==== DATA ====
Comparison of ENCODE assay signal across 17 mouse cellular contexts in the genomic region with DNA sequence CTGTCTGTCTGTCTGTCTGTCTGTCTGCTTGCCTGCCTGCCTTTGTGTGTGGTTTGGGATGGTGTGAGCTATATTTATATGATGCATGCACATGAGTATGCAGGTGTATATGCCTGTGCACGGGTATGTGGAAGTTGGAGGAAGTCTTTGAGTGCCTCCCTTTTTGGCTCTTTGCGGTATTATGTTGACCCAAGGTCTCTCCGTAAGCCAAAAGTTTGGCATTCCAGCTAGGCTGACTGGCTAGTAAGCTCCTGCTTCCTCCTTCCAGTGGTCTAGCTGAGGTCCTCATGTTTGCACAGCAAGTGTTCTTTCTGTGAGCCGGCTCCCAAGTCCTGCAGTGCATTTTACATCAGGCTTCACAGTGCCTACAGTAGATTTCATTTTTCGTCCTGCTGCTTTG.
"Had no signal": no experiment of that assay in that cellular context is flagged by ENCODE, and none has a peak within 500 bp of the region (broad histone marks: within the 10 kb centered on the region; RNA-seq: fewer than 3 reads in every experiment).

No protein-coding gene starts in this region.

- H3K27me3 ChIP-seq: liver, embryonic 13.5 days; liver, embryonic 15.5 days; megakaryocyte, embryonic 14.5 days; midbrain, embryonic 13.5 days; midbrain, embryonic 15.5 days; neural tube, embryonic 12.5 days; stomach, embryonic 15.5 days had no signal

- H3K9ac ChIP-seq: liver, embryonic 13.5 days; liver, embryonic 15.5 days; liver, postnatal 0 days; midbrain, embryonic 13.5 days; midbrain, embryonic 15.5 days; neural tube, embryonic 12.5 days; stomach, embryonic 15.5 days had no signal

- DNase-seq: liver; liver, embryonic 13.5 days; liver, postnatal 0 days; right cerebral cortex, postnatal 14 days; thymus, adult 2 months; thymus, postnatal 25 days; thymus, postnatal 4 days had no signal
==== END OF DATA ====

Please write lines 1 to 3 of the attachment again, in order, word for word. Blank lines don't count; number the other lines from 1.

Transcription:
Comparison of ENCODE assay signal across 17 mouse cellular contexts in the genomic region with DNA sequence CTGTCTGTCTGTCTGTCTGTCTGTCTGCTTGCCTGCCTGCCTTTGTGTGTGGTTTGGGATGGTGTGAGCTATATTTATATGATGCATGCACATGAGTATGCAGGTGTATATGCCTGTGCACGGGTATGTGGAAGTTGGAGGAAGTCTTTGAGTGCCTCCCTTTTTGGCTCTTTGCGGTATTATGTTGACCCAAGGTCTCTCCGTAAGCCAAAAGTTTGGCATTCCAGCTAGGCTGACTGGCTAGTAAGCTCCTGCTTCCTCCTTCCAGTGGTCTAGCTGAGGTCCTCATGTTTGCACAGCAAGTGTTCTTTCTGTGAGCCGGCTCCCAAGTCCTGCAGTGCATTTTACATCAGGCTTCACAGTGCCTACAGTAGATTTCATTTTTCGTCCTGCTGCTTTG.
"Had no signal": no experiment of that assay in that cellular context is flagged by ENCODE, and none has a peak within 500 bp of the region (broad histone marks: within the 10 kb centered on the region; RNA-seq: fewer than 3 reads in every experiment).

No protein-coding gene starts in this region.